What started in 2015 as a one-off show at London’s Royal Albert Hall as part of the BBC’s famed Proms festival has since spawned a UK number one album, 'Classic House', a string of sold-out UK shows, and exposed a younger generation both to the joys of orchestral arrangement and to timeless tunes that have shaped the modern, electronica scene.
Flanked by British conductor Jules Buckley and the 65-piece Heritage Orchestra, BBC Radio 1 DJ Tong will visit Sydney and Melbourne in November for two massive shows; an ode to the sounds of Ibiza.
Derrick May’s 'Strings Of Life', the late Robert Miles’ 'Children' and Fatboy Slim’s 'Right Here, Right Now' all feature, as the champion of underground dance music re-imagines tunes synonymous with the White Isle, live on stage.
“My biggest motivation for doing this project has been to prove how great these tunes were and how much they mean to people,” Pete explains.
“It’s been a major learning curve; firstly, you have to pick the right tunes. I focused on classic Ibiza tracks that had attempted to create orchestral parts and string arrangements when they were made back in the day.
“I’m not sure if Frankie Knuckles ever imagined a 65-piece orchestra performing 'Your Love' when he produced it, but I’m so happy I have been able to make that a reality. Jamie Principle said to me he would be super proud.”
Working with the progressive Heritage Orchestra – which has previously worked with the likes of Aphex Twin and The National – is comparable to driving a formula one car, Pete explains. “It’s super charged DJing… except of course I’m not playing the tracks.
“The Orchestra recreates every part of every track and I in effect play along with them and add to that. I can signal Jules to loop sections of the tracks and create special breakdowns.”
What’s been reaffirming for Pete – whose Essential Mix On Radio 1 remains the standard for proper, new electronic music – is that while many people might place classical composition in the ‘oldies’ basket, crowds at shows have suggested otherwise. “The first wave was dominated by those that used to go out when they were younger but have been slowed down by work, life and starting families; but never stopped loving the music.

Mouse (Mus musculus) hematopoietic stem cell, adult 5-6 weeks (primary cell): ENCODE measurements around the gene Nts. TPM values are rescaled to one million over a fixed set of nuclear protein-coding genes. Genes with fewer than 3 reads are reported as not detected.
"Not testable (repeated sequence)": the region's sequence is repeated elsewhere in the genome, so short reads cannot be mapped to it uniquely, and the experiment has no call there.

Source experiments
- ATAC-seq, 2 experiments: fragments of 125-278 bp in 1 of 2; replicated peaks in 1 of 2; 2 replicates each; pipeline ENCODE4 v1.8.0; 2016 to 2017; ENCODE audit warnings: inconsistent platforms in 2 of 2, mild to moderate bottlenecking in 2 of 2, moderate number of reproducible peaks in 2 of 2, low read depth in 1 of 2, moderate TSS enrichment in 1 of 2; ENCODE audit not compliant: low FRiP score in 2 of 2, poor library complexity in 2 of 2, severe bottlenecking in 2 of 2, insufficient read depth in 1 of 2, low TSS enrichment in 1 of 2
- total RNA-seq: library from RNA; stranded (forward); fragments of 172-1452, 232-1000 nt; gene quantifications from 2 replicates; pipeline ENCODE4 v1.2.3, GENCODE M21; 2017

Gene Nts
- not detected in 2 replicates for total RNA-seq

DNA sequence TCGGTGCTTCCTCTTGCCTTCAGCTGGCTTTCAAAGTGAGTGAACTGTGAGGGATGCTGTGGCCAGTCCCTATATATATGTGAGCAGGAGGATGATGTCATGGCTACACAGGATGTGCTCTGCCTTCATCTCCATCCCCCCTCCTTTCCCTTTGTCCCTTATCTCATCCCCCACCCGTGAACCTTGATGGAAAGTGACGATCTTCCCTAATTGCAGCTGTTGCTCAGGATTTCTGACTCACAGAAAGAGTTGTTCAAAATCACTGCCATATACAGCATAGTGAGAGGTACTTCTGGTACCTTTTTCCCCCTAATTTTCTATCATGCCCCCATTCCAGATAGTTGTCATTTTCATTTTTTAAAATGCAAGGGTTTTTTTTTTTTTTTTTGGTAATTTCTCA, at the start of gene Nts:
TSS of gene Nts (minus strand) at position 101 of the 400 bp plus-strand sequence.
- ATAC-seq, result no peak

British conductor Jules Buckley and the Heritage Orchestra
“I think the success of the shows and the album has now started to attract a younger audience that are seeking something fresh.”
A long-time visitor to Ibiza, Pete is current enjoying a new summer residency, beachside at Blue Marlin; he believes the island remains ‘unique’ despite growing crowds and commercialisation. “It’s always evolving and changing,” he says.
“It still has a big influence on the scene globally. [Ibiza venue] Hi has obviously shaken things up a bit and provided something new; they have many nights doing well there including Black Coffee’s new Saturday and Eric Prydz on Thursdays, [while] DC10 is doing well and Solomun is smashing it.”
Pete's move to the US a few years back provided him a unique perspective on the bulging EDM bubble, and while he believes the US scene is now in transition he notes its underlying strength. “My focus has always been trawling the underground for the next big thing and putting the spotlight on it,” he says.
“There are many new acts moving straight to the live arena, so it’s an interesting time from an A&R perspective. I think Odesza and [Australia’s] Rufus / Rufus Du Sol will have big years in the US market.”
Pete Tong ShowsWed 1 Nov - Qudos Bank Arena (Sydney)
Thu 3 Nov - Sidney Myer Music Bowl (Melbourne)